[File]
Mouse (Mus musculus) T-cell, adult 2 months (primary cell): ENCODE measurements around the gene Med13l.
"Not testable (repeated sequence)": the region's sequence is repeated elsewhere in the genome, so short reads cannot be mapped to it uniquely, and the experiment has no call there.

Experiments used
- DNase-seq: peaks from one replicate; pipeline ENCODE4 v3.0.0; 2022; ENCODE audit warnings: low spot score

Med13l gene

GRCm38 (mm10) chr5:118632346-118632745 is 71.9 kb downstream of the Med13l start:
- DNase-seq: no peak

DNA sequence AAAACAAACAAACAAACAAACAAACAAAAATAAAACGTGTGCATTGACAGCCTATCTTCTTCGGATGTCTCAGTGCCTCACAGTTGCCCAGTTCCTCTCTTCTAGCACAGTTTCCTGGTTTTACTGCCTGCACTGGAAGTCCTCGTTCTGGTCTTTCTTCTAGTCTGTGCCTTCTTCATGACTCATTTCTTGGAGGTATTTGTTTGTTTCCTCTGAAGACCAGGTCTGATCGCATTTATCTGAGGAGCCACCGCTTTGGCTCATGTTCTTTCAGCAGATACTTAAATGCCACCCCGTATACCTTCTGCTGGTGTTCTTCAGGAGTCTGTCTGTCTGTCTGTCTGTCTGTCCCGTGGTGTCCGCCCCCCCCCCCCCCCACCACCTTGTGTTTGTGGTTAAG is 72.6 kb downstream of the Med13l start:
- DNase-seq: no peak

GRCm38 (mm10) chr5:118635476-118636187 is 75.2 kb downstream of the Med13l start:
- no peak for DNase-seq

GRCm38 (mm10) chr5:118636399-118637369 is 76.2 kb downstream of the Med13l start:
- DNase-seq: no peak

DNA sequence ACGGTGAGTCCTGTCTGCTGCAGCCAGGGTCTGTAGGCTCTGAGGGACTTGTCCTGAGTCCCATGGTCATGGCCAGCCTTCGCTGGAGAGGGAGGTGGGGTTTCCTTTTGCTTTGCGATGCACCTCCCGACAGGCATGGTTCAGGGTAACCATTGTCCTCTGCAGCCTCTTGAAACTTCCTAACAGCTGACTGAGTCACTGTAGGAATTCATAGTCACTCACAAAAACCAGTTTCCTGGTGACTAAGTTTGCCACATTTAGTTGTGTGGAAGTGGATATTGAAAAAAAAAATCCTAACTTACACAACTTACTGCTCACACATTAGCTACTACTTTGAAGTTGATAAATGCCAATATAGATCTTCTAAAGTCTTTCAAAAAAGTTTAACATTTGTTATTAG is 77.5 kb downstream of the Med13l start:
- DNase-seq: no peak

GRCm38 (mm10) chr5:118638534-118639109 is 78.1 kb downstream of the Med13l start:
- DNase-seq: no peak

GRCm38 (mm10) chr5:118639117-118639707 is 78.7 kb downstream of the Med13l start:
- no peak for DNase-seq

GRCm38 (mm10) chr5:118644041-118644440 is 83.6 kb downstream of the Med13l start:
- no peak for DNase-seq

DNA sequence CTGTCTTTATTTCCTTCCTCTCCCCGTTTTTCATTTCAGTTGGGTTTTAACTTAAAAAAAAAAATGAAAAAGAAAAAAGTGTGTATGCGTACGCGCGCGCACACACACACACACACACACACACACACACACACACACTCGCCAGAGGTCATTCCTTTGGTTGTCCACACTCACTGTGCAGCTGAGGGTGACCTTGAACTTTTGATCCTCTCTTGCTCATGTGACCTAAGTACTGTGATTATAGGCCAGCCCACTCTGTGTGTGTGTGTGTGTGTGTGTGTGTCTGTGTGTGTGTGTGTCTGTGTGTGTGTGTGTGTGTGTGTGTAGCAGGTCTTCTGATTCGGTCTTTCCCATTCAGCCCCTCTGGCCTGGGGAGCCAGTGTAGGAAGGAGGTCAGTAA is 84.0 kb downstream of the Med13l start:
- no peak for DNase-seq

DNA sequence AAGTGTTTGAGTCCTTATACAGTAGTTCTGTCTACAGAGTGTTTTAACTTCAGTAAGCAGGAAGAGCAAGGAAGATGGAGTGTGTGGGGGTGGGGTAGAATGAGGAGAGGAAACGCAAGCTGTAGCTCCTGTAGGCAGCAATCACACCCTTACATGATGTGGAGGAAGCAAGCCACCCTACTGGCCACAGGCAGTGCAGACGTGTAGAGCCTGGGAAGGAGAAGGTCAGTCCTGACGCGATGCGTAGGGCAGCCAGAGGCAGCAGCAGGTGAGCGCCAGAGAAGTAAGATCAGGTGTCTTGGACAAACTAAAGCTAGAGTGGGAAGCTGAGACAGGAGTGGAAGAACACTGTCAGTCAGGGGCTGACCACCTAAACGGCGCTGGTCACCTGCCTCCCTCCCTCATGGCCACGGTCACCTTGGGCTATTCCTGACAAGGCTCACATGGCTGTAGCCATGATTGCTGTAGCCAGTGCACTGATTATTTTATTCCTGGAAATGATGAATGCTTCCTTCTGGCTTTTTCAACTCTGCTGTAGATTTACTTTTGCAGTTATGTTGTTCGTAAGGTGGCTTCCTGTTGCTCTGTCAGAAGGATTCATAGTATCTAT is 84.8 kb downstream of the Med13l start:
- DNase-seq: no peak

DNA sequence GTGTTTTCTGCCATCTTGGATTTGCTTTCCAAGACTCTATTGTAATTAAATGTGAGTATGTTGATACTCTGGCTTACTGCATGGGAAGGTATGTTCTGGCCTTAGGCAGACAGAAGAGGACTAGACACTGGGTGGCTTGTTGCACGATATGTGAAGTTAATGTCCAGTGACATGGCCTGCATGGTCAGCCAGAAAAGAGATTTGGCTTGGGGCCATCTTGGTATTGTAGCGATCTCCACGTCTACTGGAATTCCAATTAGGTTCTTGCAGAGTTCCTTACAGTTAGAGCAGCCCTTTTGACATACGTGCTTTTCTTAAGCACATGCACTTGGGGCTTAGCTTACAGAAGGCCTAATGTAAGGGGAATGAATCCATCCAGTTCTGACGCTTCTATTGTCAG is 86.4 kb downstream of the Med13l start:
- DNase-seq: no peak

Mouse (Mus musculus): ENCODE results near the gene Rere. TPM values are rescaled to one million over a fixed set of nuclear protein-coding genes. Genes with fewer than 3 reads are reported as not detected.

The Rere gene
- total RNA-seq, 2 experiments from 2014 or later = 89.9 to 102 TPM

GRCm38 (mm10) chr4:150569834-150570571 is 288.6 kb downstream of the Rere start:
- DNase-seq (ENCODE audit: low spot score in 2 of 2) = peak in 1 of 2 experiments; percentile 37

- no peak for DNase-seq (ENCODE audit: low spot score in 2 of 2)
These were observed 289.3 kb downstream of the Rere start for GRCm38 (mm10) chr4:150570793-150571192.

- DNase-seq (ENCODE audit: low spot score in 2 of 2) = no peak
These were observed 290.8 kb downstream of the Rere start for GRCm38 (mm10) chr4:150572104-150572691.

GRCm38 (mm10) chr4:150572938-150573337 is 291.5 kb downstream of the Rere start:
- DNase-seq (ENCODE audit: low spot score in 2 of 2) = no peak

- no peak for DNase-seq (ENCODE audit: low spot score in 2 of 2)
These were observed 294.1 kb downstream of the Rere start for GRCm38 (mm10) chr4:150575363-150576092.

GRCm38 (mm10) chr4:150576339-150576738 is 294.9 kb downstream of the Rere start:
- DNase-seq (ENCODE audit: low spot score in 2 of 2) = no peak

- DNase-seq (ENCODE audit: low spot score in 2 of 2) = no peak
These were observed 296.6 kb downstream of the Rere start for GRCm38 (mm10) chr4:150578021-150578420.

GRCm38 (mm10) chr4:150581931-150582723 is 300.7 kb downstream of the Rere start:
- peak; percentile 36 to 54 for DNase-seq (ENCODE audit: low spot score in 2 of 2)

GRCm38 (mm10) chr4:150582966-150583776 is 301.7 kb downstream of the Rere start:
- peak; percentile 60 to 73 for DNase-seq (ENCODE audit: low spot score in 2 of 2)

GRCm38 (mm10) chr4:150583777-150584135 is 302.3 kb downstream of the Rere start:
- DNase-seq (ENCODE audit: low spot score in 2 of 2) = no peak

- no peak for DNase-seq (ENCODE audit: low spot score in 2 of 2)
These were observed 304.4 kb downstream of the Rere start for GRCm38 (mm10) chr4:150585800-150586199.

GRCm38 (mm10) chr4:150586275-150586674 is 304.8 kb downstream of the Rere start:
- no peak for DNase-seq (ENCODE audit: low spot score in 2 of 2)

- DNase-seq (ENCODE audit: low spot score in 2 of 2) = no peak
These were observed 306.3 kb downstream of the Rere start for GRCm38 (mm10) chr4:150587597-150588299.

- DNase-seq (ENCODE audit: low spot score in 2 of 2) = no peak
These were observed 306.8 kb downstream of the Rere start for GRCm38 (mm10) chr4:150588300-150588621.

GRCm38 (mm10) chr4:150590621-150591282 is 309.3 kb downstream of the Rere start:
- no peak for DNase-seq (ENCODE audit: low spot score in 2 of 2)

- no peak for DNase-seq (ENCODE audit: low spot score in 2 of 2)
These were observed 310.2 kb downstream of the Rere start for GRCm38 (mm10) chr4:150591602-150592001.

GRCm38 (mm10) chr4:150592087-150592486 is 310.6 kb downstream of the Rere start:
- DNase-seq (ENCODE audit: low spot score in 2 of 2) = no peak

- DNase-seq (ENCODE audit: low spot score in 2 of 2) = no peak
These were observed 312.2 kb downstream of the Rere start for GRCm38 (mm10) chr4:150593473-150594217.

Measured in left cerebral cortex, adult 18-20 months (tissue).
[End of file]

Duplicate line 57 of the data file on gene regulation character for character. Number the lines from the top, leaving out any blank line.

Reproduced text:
- DNase-seq (ENCODE audit: low spot score in 2 of 2) = no peak